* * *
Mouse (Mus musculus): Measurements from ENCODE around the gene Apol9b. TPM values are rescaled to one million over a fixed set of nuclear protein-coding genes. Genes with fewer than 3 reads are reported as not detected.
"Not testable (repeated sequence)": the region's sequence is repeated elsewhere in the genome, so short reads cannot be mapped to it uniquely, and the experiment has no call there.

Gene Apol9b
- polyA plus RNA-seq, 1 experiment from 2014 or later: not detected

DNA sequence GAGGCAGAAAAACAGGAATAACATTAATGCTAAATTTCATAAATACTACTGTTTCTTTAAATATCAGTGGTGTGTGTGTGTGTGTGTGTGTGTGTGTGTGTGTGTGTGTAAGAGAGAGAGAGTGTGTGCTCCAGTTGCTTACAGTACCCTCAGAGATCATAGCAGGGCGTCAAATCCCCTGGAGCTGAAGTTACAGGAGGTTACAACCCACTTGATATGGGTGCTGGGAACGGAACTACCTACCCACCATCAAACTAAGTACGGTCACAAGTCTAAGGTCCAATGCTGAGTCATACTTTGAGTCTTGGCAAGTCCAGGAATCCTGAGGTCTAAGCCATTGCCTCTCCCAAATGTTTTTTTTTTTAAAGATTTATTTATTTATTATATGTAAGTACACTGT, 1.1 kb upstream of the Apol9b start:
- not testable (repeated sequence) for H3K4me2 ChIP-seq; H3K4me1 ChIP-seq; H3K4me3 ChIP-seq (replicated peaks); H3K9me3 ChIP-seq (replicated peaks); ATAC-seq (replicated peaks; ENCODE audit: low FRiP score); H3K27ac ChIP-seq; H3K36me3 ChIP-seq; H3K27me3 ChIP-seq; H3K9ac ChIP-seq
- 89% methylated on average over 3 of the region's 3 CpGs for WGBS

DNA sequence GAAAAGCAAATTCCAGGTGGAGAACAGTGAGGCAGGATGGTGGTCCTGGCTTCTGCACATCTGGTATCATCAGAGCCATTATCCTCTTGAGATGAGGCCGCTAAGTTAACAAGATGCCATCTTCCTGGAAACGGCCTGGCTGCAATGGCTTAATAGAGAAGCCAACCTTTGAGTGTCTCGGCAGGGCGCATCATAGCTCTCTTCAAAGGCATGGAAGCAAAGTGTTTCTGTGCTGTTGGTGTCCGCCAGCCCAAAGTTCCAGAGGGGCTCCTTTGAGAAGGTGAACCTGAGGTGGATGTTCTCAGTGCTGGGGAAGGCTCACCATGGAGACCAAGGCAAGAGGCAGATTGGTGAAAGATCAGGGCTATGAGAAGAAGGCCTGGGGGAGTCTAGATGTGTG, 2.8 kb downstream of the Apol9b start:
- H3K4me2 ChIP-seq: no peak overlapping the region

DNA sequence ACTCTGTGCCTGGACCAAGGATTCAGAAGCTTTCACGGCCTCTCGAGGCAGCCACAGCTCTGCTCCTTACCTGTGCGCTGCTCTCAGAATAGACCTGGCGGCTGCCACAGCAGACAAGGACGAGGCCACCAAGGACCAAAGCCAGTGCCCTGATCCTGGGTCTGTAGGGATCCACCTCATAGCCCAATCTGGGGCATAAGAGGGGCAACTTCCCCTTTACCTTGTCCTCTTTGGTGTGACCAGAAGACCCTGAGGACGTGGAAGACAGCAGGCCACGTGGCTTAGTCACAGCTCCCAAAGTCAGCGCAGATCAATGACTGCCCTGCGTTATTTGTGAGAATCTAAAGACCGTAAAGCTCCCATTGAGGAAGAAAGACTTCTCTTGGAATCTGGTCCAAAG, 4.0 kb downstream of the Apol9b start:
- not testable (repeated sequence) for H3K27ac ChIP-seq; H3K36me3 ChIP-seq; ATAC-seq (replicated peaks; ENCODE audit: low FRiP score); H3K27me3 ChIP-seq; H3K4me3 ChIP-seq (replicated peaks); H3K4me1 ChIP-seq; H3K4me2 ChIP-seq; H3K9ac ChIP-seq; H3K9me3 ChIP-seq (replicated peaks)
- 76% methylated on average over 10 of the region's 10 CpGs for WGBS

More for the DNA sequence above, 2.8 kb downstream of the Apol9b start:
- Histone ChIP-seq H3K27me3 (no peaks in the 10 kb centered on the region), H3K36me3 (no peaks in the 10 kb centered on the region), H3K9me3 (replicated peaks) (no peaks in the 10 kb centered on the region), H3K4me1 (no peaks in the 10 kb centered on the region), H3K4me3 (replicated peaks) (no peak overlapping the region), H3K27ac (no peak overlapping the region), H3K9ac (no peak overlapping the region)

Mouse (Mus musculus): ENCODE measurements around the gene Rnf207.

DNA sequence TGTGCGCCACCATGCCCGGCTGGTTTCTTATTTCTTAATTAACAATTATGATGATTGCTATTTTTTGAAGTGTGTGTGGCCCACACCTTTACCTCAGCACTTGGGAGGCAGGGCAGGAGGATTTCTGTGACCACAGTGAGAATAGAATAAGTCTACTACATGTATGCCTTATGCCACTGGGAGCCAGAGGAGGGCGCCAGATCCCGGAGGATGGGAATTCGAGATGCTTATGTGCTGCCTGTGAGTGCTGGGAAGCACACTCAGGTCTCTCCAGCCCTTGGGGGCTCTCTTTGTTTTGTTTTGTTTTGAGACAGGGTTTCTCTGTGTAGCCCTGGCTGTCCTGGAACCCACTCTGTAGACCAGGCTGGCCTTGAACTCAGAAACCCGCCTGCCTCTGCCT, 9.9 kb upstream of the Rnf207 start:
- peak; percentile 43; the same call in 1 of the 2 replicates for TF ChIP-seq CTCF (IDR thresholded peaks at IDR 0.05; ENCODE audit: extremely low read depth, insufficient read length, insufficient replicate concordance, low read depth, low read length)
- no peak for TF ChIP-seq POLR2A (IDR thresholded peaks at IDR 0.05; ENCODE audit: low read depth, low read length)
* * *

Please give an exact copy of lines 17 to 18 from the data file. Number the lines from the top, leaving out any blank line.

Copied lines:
- peak; percentile 43; the same call in 1 of the 2 replicates for TF ChIP-seq CTCF (IDR thresholded peaks at IDR 0.05; ENCODE audit: extremely low read depth, insufficient read length, insufficient replicate concordance, low read depth, low read length)
- no peak for TF ChIP-seq POLR2A (IDR thresholded peaks at IDR 0.05; ENCODE audit: low read depth, low read length)